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Taufschein of Daniel Lohrman

Place Made:
Lexington County South Carolina United States of America
Date Made:
1801-1805
Medium:
ink and watercolor on laid paper
Accession Number:
5938
Description:
One of only a handful of fraktur known made for South Carolina families, this certificate records the birth and baptism of Daniel Lohrman of Lexington County. The Lohrman (later Lowman) family lived in an area between the Broad and Saluda Rivers known as the “Dutch Fork” due to the approximately 1,800 German-speaking inhabitants who resided there by 1759. A second fraktur was made by the same artist to commemorate the life of Daniel’s sister, Elisabeth Lohrman, who died in 1796 at age two.

It is inscribed in German:
Daniell Lohrman: ist geboren in Süd Carolina in Lexinton County im Jahr nach Christi Geburt 1801 den 16ten Novmber Seine Eltern waren George Lohrman und seine Frau Anna Catharina geborne Schmittin, er ist Zur heiligen Tauffe gebracht werden beӱ den Herrn Bernhart lutherischer Prediger, seine Tauffzeügen Waren Johan Derricht und Anna Maria: geborne: Picklein:
Translation: Daniel Lohrmann was born in South Carolina in Lexington County in the year after Christ’s birth 1801 the 16th of November. His parents were George Lohrman and his wife Anna Catharina born Schmitt. He was brought to Holy Baptism by Herr Bernhart, Lutheran preacher. His baptismal sponsors were Johann Derricht and Anna Maria born Pickle.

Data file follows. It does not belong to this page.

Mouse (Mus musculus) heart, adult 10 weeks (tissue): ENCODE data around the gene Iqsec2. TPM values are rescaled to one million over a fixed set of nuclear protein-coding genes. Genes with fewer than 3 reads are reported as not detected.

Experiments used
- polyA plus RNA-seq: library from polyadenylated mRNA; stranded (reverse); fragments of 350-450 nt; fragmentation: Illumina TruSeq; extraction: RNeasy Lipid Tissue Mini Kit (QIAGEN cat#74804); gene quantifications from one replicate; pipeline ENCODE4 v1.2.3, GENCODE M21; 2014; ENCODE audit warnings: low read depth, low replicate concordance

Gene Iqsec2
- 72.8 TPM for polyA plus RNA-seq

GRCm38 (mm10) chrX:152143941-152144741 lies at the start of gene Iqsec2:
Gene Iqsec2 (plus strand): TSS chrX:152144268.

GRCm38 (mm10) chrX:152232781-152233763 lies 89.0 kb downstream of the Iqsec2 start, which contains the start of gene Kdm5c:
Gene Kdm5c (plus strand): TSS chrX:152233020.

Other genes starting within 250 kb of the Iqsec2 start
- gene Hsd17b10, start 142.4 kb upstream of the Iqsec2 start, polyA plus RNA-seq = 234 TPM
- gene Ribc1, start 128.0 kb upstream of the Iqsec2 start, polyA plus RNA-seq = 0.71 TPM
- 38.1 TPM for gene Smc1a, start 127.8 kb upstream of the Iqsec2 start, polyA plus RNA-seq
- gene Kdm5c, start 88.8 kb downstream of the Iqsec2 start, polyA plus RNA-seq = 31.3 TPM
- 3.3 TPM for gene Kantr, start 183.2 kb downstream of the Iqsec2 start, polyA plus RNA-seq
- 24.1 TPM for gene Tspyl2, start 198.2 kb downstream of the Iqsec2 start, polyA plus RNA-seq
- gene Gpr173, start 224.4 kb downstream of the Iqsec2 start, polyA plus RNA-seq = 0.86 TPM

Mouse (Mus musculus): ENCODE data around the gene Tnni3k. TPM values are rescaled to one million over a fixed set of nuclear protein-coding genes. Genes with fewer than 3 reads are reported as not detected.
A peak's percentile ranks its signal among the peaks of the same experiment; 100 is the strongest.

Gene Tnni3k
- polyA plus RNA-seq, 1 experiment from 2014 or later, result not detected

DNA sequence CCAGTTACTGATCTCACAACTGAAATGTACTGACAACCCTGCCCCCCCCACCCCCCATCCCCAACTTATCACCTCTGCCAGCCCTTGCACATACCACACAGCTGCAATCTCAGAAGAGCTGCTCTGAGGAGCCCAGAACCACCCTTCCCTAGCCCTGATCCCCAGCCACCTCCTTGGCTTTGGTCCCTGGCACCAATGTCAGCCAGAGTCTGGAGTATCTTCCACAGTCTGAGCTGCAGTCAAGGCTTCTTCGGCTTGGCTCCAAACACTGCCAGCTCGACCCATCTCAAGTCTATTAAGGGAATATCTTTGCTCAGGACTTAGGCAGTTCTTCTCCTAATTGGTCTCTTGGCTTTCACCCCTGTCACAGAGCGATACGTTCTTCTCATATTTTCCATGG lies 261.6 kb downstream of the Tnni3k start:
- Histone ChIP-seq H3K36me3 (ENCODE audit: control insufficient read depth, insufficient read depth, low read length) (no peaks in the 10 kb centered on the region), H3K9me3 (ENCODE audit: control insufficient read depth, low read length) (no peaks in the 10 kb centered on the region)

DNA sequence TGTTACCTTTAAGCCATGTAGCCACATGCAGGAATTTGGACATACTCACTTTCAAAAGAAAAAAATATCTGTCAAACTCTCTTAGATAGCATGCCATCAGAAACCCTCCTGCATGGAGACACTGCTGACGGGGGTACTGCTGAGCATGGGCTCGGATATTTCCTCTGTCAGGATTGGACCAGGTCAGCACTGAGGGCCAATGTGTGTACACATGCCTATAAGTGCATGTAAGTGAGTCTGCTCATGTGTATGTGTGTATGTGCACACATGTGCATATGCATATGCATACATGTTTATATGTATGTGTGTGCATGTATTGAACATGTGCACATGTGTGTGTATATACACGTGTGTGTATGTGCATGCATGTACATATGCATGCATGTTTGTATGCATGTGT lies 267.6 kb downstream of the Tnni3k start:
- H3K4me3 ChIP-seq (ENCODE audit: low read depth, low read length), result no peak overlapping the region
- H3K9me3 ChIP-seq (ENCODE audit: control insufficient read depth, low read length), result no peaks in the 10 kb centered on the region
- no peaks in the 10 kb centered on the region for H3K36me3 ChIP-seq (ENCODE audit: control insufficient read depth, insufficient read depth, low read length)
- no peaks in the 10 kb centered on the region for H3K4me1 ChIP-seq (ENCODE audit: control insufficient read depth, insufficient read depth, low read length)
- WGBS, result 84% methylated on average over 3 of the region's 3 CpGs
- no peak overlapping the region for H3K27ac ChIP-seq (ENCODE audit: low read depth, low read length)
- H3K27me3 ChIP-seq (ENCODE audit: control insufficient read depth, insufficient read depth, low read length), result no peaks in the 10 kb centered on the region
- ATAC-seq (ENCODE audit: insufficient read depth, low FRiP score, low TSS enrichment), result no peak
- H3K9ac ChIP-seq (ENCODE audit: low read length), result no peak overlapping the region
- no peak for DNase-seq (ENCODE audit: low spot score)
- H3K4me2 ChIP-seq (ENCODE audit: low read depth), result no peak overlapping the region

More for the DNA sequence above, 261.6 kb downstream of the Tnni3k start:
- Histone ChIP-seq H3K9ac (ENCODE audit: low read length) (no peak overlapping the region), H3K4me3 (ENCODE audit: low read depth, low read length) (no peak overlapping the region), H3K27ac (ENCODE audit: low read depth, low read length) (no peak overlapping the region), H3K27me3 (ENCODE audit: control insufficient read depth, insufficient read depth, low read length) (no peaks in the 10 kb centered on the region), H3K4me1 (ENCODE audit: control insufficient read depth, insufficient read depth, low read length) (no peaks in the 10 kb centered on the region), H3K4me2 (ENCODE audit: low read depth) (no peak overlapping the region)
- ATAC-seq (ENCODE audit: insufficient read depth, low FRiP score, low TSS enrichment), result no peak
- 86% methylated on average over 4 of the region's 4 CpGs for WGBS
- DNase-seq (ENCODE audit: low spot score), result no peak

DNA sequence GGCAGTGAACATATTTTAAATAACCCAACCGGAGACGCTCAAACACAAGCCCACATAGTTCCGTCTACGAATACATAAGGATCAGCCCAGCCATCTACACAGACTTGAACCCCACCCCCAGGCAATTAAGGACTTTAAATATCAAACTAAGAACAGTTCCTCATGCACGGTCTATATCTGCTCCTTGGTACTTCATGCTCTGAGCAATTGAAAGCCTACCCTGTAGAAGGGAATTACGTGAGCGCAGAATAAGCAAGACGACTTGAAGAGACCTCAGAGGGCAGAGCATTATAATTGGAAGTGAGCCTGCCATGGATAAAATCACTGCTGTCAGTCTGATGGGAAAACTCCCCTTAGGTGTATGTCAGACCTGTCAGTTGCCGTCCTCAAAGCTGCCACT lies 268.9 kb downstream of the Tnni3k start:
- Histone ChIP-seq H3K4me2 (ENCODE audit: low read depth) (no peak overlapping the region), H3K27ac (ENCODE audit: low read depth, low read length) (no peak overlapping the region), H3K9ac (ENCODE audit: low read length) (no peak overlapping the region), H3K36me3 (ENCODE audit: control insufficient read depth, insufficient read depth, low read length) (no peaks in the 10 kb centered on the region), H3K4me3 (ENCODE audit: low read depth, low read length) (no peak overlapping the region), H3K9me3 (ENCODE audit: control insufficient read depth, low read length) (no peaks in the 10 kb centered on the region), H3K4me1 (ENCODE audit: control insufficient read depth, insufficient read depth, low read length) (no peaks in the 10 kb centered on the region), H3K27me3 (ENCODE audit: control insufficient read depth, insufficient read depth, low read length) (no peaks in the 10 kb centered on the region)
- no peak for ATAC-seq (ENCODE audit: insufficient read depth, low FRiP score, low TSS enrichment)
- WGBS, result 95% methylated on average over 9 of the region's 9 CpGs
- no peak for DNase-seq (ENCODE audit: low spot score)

Daniel Lohrman/Lowman (1801–1873) married Nancy Hiller (1807–1889). They had at least two children, William Washington Lowman (1832–1870) and Louisa Drucilla Lowman (1834–1916) who married Dr. John Kennerly Kneece. Daniel and Nancy, their two children and son-in-law are all buried at the St. Peter’s Lutheran Church in Batesburg, Lexington County, South Carolina. William Washington Lowman was a doctor and a mason, as indicated by the carved masonic symbol on his tombstone. Louisa (Lowman) Kneece’s tombstone is notably inscribed “Louisa Lowman / wife of Dr. J. K. Kneece”; the prominent use of her maiden name suggests the importance of the Lowman family.

Rev. Christian Eberhardt Bernhardt, a native of Stuttgart, in the state of Würtemberg, Germany came to America in the year 1786. He served Lutheran congregations in Ebenezer, Georgia (1786) and in Rowan, Stokes, Forsyth and Guilford Counties from 1787 until 1800, when he accepted the call to become the pastor of Zion’s and several other Lutheran Churches in the Lexington District, of South Carolina. Bernhardt (Bernhard, Bernhart) was a regular participant in the annual meeting of the Lutheran Synod of North and South Carolina, and is mentioned in the diary of Rev. Paul Henkel and also in the Records of the Moravians. He was elected secretary of the Synod in 1806. While visiting a number of congregations in South Carolina, Rev. Paul Henkel recorded on July 10, 1811: “before leaving I had the pleasure of speaking briefly to the widow of the sainted Pastor Bernhart, who lived in the neighborhood. For eight or nine years Mr. Bernhart was the regular Lutheran minister of these congregations. He passed away about two years ago.”

See:
Kolbe, Christian and Brent Holcomb, “Fraktur in the ‘Dutch Fork’ Area of South Carolina,” MESDA Journal vol. 5, no. 2